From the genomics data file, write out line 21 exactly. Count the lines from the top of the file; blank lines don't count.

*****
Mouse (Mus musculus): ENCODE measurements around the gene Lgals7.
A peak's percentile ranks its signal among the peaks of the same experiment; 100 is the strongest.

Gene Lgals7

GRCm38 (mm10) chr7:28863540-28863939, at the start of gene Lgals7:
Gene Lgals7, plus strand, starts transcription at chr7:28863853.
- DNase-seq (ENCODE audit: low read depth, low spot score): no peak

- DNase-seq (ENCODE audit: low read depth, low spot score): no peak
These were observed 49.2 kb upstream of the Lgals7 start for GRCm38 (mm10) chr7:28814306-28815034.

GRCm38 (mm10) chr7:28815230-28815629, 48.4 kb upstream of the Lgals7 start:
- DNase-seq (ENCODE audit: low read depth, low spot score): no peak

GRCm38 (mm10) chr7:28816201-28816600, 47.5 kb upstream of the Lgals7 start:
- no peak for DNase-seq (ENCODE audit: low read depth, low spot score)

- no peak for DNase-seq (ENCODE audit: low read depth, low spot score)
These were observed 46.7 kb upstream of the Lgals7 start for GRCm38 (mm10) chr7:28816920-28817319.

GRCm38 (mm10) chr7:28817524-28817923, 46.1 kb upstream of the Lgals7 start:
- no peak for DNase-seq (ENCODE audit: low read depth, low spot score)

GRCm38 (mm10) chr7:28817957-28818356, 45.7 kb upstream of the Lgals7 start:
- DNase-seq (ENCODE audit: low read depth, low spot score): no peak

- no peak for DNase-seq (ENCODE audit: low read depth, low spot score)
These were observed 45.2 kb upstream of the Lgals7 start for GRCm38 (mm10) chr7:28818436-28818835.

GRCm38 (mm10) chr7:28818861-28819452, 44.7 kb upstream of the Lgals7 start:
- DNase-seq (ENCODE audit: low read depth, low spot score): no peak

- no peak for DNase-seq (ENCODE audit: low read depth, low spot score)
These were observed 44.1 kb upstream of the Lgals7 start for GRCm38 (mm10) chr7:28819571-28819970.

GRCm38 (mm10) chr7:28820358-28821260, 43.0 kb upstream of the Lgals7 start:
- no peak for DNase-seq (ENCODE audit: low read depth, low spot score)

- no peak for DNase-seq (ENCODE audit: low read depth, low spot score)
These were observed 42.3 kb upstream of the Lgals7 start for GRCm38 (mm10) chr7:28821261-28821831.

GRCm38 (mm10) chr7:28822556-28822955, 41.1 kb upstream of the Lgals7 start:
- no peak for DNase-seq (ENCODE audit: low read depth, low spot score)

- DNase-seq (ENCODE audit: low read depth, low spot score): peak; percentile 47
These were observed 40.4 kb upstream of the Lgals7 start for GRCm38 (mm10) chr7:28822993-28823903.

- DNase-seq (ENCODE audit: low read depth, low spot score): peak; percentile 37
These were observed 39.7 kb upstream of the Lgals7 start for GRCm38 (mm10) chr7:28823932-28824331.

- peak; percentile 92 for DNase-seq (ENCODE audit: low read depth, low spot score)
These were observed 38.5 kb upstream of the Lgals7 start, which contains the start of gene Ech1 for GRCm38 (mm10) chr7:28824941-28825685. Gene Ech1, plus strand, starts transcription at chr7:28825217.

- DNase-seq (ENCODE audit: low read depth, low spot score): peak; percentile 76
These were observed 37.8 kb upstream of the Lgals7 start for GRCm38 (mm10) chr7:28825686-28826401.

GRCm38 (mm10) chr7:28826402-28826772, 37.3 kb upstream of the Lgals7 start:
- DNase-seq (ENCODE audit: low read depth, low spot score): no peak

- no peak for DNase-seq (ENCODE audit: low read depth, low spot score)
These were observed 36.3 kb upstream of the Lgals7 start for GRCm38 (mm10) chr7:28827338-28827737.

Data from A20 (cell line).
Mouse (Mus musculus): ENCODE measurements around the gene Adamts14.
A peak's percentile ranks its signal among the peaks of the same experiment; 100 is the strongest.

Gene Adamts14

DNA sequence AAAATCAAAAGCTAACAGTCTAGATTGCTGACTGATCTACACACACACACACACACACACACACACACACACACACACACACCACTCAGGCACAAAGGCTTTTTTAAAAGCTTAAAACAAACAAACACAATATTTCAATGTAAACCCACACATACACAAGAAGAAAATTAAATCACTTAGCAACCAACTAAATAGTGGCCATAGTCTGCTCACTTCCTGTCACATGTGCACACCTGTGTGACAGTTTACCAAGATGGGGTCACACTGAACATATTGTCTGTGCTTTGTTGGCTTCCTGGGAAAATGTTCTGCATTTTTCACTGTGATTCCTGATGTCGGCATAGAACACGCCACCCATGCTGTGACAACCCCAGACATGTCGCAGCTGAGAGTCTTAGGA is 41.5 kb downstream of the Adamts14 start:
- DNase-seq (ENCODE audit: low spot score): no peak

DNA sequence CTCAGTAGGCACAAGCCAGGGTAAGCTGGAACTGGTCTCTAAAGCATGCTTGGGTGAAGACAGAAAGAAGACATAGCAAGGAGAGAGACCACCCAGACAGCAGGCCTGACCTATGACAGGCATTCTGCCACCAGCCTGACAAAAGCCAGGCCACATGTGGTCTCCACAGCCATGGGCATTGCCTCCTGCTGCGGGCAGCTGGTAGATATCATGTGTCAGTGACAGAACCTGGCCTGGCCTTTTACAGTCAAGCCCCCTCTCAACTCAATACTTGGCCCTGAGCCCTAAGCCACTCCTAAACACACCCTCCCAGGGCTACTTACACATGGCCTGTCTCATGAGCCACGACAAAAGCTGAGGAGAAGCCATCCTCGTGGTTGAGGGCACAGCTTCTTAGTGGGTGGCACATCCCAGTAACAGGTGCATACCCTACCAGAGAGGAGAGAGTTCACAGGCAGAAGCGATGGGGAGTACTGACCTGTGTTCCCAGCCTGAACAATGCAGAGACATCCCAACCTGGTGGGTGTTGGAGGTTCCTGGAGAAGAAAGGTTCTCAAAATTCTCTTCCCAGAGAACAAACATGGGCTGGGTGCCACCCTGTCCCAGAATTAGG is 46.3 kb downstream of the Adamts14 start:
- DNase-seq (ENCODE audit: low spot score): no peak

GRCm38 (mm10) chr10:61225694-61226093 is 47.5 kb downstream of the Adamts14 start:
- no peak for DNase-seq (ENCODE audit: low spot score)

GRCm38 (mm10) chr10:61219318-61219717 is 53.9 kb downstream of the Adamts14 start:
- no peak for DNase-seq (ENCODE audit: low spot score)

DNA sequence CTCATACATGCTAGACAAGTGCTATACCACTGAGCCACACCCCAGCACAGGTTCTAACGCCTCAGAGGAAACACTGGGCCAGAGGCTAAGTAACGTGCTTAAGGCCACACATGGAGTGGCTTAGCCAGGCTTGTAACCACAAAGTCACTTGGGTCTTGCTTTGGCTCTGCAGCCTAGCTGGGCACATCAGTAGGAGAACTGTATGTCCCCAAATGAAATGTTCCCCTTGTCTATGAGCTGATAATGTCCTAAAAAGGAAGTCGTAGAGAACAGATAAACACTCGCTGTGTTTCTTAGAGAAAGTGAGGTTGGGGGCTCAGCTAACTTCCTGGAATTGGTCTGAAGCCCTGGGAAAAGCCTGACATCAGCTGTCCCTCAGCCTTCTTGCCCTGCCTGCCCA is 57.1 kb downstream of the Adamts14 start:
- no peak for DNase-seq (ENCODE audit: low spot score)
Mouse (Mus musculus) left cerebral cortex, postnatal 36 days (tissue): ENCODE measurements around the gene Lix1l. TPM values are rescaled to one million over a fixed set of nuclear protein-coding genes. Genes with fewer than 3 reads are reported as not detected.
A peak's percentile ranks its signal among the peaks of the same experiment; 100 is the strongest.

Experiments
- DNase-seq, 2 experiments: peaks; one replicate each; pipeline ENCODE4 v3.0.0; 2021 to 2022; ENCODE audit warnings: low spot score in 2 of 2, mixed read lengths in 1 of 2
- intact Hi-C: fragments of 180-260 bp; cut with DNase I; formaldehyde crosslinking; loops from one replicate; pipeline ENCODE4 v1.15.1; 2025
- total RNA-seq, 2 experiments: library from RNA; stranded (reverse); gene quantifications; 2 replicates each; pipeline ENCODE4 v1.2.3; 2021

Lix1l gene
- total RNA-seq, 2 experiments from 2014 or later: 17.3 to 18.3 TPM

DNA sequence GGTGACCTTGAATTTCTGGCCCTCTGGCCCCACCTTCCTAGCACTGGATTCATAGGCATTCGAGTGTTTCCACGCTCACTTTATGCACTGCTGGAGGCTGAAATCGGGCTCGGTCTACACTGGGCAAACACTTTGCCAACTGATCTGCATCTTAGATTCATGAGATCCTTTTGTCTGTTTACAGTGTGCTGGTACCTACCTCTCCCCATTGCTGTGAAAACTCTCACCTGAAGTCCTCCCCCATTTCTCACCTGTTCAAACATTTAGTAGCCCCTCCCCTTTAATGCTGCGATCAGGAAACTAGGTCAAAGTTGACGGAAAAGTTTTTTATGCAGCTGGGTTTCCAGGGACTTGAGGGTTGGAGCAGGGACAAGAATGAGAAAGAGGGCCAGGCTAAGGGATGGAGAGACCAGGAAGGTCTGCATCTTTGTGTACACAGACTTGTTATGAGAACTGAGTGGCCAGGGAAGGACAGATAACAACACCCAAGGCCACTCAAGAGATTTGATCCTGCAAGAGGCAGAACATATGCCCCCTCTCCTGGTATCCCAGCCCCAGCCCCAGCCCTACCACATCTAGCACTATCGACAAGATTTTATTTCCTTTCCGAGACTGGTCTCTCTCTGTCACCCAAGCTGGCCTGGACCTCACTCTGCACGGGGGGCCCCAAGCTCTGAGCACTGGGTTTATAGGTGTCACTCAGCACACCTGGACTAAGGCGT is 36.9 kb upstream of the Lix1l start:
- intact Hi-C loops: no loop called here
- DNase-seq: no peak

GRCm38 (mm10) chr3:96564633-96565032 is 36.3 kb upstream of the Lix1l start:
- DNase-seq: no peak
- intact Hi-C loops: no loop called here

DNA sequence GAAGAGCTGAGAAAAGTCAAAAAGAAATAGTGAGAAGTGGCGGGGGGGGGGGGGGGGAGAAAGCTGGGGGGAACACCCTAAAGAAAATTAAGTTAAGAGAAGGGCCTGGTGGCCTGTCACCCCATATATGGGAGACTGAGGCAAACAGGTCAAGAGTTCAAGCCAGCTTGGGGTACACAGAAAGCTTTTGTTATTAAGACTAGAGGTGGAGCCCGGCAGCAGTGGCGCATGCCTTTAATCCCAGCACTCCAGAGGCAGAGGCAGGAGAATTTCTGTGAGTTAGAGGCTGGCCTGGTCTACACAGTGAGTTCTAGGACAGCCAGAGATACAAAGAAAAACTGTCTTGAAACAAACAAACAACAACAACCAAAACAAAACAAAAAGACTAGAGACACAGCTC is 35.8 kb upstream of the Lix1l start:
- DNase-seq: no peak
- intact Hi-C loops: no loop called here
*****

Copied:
GRCm38 (mm10) chr7:28818861-28819452, 44.7 kb upstream of the Lgals7 start: